Summary Vol. 29, No. 3 | October 2020

Summary Fall 2020

This issue of the Summary features a Strategic Analysis focused on Greece’s economy in light of the COVID-19 pandemic. Two public policy briefs also highlight pandemic-related issues, with the first focusing on the impact in Greece in light of deep cuts in healthcare expenditures and the second dealing with the implications with respect to inequality in the United States. The other brief featured in this issue addresses the threats and opportunities represented by cryptocurrencies and related technological innovations. Policy notes also focus on the pandemic’s impact, the first from a Minskyan perspective, another through the lens of the Trump administration’s immigration policy, and a third supporting the job guarantee as a policy for restarting the economy in the post-pandemic era. A final policy note explores the reform of fiscal federalism in the United States, proposing intergovernmental automatic stabilizers for avoiding procyclical cuts at the state and local levels.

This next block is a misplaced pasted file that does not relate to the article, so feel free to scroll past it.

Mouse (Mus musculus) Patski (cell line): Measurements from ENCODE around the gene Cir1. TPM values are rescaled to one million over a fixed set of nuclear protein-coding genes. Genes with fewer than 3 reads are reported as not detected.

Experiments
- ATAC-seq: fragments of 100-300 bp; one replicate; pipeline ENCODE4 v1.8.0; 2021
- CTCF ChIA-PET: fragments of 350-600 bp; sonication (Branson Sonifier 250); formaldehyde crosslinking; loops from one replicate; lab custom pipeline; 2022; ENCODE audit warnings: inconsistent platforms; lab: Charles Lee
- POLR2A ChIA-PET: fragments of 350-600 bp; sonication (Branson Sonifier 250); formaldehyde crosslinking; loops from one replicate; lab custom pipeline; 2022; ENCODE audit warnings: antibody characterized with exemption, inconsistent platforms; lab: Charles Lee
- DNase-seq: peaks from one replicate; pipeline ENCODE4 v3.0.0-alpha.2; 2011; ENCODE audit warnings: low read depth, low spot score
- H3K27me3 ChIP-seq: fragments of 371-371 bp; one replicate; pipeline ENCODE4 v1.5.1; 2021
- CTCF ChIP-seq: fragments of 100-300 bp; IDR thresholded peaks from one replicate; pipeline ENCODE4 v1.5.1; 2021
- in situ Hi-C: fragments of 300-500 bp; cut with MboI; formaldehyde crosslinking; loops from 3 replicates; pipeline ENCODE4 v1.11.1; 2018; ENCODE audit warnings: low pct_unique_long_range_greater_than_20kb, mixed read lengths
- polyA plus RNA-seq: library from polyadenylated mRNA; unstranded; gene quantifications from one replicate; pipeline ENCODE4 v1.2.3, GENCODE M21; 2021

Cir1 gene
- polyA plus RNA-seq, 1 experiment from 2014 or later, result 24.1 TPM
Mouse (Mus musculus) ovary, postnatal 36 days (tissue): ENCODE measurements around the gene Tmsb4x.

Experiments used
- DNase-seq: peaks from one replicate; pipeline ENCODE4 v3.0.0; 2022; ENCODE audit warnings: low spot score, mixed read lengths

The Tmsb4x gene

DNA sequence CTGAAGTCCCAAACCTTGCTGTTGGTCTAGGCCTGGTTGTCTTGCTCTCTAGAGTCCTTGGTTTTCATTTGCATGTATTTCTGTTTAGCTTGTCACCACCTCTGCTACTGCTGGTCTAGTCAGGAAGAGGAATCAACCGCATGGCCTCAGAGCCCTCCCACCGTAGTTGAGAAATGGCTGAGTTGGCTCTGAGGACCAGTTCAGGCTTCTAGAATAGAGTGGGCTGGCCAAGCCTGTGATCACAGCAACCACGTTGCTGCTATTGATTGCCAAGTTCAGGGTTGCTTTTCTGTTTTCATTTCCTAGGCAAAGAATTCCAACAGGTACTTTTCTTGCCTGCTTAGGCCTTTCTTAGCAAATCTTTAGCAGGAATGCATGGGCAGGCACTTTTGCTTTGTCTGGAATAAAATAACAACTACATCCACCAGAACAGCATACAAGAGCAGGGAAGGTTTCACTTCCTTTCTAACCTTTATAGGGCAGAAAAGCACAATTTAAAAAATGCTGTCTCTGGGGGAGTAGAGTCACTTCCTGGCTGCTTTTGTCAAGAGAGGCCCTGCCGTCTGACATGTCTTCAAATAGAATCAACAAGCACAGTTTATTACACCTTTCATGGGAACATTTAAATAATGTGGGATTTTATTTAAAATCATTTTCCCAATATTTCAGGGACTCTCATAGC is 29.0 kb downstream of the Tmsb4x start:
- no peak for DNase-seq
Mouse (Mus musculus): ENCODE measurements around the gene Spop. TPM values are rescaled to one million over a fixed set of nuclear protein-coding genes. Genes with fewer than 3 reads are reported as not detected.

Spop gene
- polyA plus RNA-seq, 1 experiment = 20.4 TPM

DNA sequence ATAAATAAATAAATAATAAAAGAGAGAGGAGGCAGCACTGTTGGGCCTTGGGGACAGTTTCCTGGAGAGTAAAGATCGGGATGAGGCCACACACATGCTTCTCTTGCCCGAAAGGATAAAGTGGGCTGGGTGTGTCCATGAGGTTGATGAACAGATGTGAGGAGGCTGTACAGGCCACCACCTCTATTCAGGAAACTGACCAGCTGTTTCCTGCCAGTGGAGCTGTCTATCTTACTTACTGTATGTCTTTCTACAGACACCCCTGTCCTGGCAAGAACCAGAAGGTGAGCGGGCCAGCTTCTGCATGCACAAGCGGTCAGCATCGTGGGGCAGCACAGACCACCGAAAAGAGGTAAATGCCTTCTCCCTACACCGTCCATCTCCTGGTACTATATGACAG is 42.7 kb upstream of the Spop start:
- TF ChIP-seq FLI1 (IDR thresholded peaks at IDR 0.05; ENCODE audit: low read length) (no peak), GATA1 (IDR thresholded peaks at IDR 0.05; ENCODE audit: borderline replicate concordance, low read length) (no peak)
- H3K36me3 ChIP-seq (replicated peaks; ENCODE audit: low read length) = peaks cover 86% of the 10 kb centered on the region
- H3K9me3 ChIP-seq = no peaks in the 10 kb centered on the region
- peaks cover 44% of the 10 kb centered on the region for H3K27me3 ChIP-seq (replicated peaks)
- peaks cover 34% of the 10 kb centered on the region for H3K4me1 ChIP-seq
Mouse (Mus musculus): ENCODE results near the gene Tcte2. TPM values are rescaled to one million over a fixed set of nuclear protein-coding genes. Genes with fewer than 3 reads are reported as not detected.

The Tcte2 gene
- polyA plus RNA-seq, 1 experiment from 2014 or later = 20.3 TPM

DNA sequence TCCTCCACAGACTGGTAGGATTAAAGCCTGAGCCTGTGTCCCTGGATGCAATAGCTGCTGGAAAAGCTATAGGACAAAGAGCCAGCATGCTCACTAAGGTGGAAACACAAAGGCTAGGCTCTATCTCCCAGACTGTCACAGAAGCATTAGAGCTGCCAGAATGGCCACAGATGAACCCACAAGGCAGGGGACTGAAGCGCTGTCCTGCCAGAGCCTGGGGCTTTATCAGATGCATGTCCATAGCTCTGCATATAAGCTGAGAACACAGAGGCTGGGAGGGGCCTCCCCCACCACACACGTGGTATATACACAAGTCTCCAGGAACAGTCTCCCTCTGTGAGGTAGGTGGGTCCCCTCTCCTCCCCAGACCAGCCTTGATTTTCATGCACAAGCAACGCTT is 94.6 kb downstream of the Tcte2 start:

Working papers in this issue discuss a stock-flow consistent quarterly model for Italy, detailing the over two-hundred equations that address the missing links between the real and financial sectors; the short-term interest rate’s impact on the long-term rate, with one paper focusing on a general model and another on an empirical model for Brazil; the impact of various institutional factors on educational outcomes in the West Bank; the role of James Dusenberry’s relative income hypothesis and the “keeping-up-with-the-Jonses-effect” in the rise in debt-driven consumption in Turkey; income distribution’s effect on aggregate demand and growth by class and gender, and the role power dynamics between labor and capital play in their determination; the noneconomic sphere’s role in creating the necessary conditions for a properly functioning economic sphere from a feminist-Marxist standpoint; and some theoretical and empirical issues on the accumulation and utilization of capital, highlighting utilization’s role in bridging the gap between mainstream and alternative theories of growth and distribution.
Elizabeth Dunn Michael Stephens

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